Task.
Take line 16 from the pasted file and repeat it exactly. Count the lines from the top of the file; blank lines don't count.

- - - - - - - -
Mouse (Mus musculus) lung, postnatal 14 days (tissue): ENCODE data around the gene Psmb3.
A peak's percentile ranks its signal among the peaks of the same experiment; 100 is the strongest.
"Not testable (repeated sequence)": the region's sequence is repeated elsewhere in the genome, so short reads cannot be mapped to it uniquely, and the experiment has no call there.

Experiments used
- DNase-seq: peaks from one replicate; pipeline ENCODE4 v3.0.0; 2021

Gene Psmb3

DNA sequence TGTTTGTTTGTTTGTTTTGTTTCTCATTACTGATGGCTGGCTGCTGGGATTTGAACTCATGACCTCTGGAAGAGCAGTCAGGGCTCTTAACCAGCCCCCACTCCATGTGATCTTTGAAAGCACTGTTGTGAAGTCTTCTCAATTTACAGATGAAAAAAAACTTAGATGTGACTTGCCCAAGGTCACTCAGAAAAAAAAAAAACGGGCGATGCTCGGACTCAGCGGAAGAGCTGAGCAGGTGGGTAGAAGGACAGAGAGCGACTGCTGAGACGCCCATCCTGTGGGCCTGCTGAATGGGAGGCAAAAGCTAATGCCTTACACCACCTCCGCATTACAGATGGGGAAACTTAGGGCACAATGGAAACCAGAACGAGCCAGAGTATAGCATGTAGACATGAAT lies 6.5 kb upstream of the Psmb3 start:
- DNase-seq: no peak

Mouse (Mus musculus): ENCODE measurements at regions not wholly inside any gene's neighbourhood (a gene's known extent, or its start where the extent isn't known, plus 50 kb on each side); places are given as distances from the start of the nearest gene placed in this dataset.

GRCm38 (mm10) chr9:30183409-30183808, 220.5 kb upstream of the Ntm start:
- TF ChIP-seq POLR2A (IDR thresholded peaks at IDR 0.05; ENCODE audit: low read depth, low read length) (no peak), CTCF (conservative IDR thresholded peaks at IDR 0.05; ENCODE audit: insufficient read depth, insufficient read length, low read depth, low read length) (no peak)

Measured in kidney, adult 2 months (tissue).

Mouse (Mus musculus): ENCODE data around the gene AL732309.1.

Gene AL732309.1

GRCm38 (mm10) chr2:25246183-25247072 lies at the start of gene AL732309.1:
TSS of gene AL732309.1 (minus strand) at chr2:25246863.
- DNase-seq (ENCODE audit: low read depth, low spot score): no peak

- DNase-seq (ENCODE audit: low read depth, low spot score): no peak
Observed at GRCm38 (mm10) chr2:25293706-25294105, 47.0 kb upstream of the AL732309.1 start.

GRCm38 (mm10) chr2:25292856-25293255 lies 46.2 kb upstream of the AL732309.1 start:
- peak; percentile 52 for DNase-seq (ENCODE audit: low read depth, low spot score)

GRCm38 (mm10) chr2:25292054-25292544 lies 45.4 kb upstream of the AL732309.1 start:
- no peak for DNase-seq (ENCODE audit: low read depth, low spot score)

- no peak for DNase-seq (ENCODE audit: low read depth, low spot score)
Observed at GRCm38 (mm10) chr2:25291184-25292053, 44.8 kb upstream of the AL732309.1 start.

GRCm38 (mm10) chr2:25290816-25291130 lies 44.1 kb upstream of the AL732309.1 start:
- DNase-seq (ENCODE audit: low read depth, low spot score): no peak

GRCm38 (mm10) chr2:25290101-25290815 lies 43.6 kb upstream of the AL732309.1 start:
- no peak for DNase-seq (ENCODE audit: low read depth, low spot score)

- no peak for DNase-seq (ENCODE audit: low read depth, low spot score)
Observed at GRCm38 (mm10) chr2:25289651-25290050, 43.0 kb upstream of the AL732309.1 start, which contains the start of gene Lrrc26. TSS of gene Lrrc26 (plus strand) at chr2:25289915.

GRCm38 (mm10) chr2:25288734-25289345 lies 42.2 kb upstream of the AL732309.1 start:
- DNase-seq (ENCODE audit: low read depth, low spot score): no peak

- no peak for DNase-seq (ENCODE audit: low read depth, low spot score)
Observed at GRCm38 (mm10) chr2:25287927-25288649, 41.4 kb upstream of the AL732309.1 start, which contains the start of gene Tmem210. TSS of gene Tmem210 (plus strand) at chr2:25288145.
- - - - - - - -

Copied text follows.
TSS of gene AL732309.1 (minus strand) at chr2:25246863.